No, I’m not suggesting you record your own commercials. Studies pretty clearly show that retention of the message just about doubles when it’s delivered by a trained voice-over artist. What I’m asking is if you want me to be part of your company as I deliver the message, be an authority talking about your company, or endorse you as I extoll the virtues of your company.
Imagine yourself listening to the following and “hear” the differences:
- Here at the ABC Widget Company, we pride ourselves on delivering a product that exceeds all of our customers’ expectations.
- The dedicated personnel at the ABC Widget Company take pride in exceeding all of their customers’ expectations.
- This is Handyman Bob and I want to share my insight on the ABC Widget Company. I can assure you they take pride in exceeding all of their customers’ expectations.
Speaking in the third person, I have to be very authoritative to be believable, because I’m just the voice of the person nobody sees.
When it can be used, the endorsement is extremely powerful, because your reputation attaches to mine in the mind of the listener. Of course, this only has value if the audience for your message already knows and trusts me.
What sorts of projects lend themselves well to voice-over in the first person? If you produce a Power Point presentation for a trade show, talking about your latest and greatest widget, that would be a natural place to have me assume the role of company spokesman. My name is never spoken, but the script would make it clear that I am part of the organization and, by extension, I know what I’m talking about. The same is true for a first person video you would develop. On camera, I would wear your logo and, if off camera, the script would clearly intimate that I am part of your company. Even in radio and TV commercials or your telephone greeting, my voice can be your voice.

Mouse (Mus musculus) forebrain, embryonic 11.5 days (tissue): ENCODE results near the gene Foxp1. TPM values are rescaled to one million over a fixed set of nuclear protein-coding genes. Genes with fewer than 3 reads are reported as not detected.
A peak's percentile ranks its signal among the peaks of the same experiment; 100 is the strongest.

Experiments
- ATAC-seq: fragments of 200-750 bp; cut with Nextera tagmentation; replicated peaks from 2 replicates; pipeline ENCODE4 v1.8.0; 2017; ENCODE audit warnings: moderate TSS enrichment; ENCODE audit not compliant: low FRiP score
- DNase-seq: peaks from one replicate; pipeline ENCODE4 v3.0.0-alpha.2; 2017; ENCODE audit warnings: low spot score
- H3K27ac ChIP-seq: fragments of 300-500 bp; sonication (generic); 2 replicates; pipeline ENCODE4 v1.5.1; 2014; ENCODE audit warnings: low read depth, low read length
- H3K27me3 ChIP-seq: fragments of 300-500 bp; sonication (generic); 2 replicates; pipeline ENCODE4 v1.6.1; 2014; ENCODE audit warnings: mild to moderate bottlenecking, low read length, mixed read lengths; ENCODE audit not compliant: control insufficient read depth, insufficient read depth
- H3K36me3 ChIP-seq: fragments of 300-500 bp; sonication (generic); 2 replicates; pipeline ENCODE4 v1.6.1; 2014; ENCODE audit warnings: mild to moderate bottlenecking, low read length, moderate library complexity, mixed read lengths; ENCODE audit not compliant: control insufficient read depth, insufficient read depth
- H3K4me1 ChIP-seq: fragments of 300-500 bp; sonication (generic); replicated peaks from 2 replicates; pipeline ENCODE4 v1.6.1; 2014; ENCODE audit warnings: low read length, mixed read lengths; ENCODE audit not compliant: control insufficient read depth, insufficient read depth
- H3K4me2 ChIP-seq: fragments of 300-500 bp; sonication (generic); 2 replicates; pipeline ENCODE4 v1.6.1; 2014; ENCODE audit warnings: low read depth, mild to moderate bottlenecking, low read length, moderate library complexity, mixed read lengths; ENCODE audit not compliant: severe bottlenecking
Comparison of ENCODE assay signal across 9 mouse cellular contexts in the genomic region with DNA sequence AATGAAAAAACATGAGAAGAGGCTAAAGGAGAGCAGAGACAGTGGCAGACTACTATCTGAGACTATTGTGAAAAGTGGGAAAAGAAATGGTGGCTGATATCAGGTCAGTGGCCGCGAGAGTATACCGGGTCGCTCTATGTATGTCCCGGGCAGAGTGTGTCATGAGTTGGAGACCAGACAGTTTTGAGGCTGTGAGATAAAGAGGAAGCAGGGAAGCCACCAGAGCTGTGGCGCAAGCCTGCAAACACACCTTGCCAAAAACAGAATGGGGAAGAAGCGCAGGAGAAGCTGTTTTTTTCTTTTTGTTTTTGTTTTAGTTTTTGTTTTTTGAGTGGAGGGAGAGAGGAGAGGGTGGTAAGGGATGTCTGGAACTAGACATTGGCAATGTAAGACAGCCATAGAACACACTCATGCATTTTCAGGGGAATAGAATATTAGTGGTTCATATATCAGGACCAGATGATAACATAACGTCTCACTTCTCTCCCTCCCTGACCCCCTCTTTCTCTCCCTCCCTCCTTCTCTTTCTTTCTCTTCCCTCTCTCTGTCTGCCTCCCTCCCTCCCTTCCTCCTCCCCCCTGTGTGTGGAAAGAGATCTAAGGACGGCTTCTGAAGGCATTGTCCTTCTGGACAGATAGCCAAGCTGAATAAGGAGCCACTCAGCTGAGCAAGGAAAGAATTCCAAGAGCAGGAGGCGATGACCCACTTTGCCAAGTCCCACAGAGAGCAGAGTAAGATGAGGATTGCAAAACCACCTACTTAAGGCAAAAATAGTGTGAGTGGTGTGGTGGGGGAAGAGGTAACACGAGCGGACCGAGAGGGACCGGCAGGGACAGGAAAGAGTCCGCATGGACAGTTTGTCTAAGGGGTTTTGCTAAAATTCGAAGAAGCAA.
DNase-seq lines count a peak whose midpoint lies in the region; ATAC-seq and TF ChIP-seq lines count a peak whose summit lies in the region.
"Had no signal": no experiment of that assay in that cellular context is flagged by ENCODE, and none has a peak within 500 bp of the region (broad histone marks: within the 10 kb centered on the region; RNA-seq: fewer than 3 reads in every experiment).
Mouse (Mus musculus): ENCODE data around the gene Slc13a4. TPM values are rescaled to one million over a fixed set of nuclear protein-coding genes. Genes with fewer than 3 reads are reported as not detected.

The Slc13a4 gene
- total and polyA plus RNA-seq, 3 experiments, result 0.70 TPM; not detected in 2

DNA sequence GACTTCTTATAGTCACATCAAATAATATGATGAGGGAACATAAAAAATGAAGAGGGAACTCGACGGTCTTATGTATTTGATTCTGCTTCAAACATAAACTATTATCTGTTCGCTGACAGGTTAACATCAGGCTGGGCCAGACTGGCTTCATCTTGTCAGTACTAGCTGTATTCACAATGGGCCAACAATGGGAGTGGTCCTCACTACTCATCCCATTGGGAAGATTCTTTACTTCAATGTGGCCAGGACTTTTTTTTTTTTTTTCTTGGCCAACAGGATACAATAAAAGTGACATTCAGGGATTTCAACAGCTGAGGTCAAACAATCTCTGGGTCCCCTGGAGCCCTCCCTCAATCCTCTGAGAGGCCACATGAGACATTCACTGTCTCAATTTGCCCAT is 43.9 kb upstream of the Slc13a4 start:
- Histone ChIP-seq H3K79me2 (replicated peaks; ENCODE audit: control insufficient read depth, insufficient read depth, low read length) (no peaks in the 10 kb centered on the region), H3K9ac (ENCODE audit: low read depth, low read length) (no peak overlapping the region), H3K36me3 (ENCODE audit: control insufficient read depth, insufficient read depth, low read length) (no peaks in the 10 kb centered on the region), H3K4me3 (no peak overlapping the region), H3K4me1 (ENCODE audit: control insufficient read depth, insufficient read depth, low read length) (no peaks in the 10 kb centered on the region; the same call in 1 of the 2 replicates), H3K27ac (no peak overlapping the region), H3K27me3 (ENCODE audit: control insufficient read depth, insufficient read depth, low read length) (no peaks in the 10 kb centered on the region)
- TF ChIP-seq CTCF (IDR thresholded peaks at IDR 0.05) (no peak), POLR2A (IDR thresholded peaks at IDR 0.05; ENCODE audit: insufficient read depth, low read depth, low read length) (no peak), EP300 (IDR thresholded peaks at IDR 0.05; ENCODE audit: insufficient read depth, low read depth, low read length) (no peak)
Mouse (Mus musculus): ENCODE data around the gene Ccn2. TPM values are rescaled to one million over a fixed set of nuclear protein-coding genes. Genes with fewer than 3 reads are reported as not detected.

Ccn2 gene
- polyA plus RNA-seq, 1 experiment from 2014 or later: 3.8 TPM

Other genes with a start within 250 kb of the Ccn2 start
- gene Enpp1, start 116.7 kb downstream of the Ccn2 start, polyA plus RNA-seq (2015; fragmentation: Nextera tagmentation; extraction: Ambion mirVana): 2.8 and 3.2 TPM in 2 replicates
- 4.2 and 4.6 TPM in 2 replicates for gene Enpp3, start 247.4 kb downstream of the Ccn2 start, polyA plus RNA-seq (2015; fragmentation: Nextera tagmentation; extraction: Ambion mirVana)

So, what about the third person voice? When do you want me to be a voice of authority telling about all those wonderful widgets. You notice I didn’t say “selling” those wonderful widgets. People have to believe I have reason to know what I’m talking about, before they will trust the message. Think about every commercial you’ve ever seen or heard; the person delivering it was somehow connected to the product or service. A model showing off her new hairdo, a guy talking about how easy the charcoal lit in his grill, the kid playing with the newest toy on the market – all of them have to be tied to the product or service or we don’t believe them.
Telling your story – pure narrative – doesn’t require trust for the listener to believe. Do you have any idea whose is the voice narrating that great National Geographic special you just watched? Me neither, but it sure didn’t take away from my enjoyment.
And, that brings us back to endorsement messaging. Every night on TV we see a football legend with prostate issues, a former senator talking about reverse mortgages, and yesterday’s recording artists selling music collections of the decades. Why does this work? We know these people. We feel comfortable with these people. In short, we trust these people. That’s the power of endorsement.
So, whom would Handyman Bob endorse? That’s been an easy question to answer for as long as I’ve been recommending products and services. I simply won’t endorse anything I don’t personally use and believe in. Apply this to your own experience. When asked for a recommendation about a restaurant, don’t you always suggest one where you’ve had good food and service? I submit the same holds true for a mechanic, a contractor, a movie, and even a dry cleaner. Honest people won’t recommend something they don’t use themselves.
Back to the original question. When I do your voice-over work, will you have me use my voice or yours?